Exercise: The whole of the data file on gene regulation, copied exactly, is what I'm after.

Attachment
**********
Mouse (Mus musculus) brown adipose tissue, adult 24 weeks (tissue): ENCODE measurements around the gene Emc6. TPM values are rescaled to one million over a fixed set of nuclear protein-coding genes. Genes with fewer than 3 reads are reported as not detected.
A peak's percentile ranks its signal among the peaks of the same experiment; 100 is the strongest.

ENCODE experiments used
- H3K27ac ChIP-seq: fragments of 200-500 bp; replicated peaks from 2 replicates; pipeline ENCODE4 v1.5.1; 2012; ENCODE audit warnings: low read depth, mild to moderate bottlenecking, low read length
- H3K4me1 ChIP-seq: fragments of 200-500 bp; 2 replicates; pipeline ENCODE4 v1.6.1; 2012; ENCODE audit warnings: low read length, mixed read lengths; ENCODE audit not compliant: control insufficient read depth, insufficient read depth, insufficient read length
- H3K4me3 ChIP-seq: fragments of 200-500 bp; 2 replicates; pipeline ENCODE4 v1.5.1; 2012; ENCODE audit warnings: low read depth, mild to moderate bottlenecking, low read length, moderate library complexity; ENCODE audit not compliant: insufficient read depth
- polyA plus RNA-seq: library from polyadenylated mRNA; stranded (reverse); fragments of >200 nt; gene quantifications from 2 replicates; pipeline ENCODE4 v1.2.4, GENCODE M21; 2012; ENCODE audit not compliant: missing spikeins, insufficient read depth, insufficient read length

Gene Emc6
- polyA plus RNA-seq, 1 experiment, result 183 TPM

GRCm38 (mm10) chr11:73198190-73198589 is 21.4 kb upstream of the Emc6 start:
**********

Mouse (Mus musculus) brown adipose tissue, adult 24 weeks (tissue): ENCODE measurements around the gene Emc6. TPM values are rescaled to one million over a fixed set of nuclear protein-coding genes. Genes with fewer than 3 reads are reported as not detected.
A peak's percentile ranks its signal among the peaks of the same experiment; 100 is the strongest.

ENCODE experiments used
- H3K27ac ChIP-seq: fragments of 200-500 bp; replicated peaks from 2 replicates; pipeline ENCODE4 v1.5.1; 2012; ENCODE audit warnings: low read depth, mild to moderate bottlenecking, low read length
- H3K4me1 ChIP-seq: fragments of 200-500 bp; 2 replicates; pipeline ENCODE4 v1.6.1; 2012; ENCODE audit warnings: low read length, mixed read lengths; ENCODE audit not compliant: control insufficient read depth, insufficient read depth, insufficient read length
- H3K4me3 ChIP-seq: fragments of 200-500 bp; 2 replicates; pipeline ENCODE4 v1.5.1; 2012; ENCODE audit warnings: low read depth, mild to moderate bottlenecking, low read length, moderate library complexity; ENCODE audit not compliant: insufficient read depth
- polyA plus RNA-seq: library from polyadenylated mRNA; stranded (reverse); fragments of >200 nt; gene quantifications from 2 replicates; pipeline ENCODE4 v1.2.4, GENCODE M21; 2012; ENCODE audit not compliant: missing spikeins, insufficient read depth, insufficient read length

Gene Emc6
- polyA plus RNA-seq, 1 experiment, result 183 TPM

GRCm38 (mm10) chr11:73198190-73198589 is 21.4 kb upstream of the Emc6 start: